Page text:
Thoughts:

As with the first book, Solstice, I really enjoyed Lake Town. I was very pleased with the fact that it picked up exactly where the first book left off versus days or even weeks after the ending of the first book. With the book starting off this way, I was able to jump right back into things without feeling as though I needed too much of a refresher course. I appreciated the alternating chapters and viewpoints between Sol and Jez. I found that the author’s decision to write the book in this way better provided a more rounded picture of what was happening in both societies and how the endless rain had truly affected the human race and planet.

I really enjoyed getting to see the infrastructure and governing system of the Lake Town and how the endless rains had affected their population. Jez’s introduction to Sol’s brother, Jude, was interesting and I found myself not trusting him for reasons that I didn’t completely understand at first. As I continued to read of the Lake Town’s decision to use Jez and the fact that she’s a carrier to re-enter the city and activate the generators, which may or may not kill Jez, I found myself thinking of the old adage, “the needs of the many outweigh the needs of the few.”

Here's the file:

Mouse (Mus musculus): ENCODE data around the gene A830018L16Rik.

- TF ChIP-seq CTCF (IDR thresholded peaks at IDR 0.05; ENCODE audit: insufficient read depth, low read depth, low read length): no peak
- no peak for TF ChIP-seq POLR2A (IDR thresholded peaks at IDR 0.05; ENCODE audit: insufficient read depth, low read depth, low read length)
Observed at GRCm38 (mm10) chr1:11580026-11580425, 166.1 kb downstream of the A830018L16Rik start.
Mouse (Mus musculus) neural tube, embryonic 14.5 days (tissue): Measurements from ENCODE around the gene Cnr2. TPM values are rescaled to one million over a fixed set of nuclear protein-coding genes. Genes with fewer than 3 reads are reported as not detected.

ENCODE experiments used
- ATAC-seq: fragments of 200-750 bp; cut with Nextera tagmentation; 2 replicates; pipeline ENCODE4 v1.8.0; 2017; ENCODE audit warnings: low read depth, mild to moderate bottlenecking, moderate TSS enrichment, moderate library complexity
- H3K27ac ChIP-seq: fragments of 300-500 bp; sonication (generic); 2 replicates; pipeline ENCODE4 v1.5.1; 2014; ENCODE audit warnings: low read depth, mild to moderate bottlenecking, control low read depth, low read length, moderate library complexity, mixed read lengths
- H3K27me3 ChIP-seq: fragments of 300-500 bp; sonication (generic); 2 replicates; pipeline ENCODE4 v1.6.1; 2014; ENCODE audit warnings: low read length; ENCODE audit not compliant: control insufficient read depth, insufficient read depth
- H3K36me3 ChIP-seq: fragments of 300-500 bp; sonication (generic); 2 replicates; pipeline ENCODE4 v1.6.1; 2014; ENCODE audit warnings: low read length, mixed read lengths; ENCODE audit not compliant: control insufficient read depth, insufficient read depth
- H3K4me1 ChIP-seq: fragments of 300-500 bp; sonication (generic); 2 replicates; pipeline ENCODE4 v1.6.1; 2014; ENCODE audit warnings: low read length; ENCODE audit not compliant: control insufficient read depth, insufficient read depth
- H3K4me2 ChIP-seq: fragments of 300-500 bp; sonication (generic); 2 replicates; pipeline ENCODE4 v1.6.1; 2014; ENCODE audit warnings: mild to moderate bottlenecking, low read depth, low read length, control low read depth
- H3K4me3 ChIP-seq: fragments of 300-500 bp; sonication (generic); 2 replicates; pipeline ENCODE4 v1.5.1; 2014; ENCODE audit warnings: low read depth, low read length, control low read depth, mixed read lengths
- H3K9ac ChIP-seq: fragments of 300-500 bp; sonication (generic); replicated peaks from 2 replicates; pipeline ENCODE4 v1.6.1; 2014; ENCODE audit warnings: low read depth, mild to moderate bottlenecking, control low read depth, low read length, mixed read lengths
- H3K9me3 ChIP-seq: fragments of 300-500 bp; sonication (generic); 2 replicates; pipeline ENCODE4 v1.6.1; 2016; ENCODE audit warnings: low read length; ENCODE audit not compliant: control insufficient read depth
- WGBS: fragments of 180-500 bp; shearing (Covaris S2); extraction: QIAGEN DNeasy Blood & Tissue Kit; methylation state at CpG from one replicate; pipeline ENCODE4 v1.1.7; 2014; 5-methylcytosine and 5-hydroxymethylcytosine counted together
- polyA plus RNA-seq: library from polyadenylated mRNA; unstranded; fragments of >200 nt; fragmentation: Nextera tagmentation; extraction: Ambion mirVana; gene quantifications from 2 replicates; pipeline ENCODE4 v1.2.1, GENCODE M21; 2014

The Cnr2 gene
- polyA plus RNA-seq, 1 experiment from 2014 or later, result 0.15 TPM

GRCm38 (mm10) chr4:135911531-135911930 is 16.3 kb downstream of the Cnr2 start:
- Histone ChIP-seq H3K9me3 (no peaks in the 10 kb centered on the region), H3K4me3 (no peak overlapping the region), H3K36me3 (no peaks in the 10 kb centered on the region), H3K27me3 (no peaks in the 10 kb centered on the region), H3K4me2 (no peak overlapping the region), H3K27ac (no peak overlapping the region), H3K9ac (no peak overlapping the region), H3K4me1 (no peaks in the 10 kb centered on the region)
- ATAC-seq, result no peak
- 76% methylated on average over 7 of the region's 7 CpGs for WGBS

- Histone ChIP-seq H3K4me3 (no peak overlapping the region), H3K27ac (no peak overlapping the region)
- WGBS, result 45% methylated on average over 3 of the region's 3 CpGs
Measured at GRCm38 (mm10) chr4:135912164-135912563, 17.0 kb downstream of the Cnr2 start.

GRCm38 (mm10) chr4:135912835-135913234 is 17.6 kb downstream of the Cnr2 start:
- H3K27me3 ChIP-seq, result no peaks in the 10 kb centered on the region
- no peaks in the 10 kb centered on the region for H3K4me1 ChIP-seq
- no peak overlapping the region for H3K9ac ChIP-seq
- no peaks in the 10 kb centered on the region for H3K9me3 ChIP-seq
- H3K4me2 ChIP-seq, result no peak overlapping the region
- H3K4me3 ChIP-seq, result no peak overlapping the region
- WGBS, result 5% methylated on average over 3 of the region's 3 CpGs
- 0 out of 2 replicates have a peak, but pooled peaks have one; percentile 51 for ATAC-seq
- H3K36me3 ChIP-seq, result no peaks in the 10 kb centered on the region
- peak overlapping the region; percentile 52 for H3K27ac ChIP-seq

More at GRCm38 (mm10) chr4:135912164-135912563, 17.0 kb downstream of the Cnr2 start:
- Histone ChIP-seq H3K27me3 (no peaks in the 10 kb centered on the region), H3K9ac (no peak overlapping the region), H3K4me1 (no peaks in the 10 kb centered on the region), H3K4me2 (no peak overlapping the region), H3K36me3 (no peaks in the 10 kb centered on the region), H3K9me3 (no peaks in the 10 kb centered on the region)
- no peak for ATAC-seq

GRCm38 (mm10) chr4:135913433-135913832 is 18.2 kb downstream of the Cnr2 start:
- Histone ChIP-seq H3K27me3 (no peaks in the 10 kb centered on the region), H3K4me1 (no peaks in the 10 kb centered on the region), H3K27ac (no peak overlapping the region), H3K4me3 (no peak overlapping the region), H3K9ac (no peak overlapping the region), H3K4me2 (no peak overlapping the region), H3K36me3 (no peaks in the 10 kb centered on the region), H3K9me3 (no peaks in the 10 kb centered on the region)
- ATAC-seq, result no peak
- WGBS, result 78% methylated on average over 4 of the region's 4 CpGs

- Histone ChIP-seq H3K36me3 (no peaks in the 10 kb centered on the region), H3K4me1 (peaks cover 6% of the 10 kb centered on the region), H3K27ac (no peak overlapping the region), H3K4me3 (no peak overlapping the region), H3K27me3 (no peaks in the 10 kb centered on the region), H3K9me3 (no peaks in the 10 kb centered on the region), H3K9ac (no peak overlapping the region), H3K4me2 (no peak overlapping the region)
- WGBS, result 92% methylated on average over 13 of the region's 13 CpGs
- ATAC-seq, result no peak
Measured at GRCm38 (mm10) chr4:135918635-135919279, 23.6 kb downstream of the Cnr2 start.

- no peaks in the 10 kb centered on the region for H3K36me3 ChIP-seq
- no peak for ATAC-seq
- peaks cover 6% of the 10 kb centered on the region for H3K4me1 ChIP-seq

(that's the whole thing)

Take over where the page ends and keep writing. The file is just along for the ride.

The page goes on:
Not wanting to give anything away, I will say this, I fell even more in love with these characters and cannot wait to see how the actions they have taken will affect them in the next book. I am interested to see if my suspicions about certain characters will proved true, or if the author will continue to surprise me. I must also say that if you haven’t read the first book, Solstice, make sure to read that one before diving into this. Unlike some series where you can come in on the middle and be okay, this is not one of them.

“The Night Strangers” Book Review


Author: Chris Bohjalian

Publisher: Crown Publishers

Type: Fiction, Mystery, Paranormal, Thriller

Rating: 🌸🌸🌸🌸 out of 🌸🌸🌸🌸🌸

Synopsis:

Chris Bohjalian’s creepy thriller tells the story of the Linton family: Chip, Emily and twin ten-year-old daughters Garnet and Hallie. The Linton’s have moved to New Hampshire for what they hope will be a fresh start for their family, following Chip’s tragic plane crash of his regional jet into Lake Champlain. For Chip, the day started off like any other, with a normal taxi and take-off; unfortunately, the flight quickly went wrong when the plane hit a flock of geese causing dual engine failure and the inevitable crash into the lake. Despite Chip’s best efforts to safely land the plane, a la “the Miracle on the Hudson”, the majority of the passengers and crew aboard his flight die upon the initial impact or shortly thereafter due to drowning.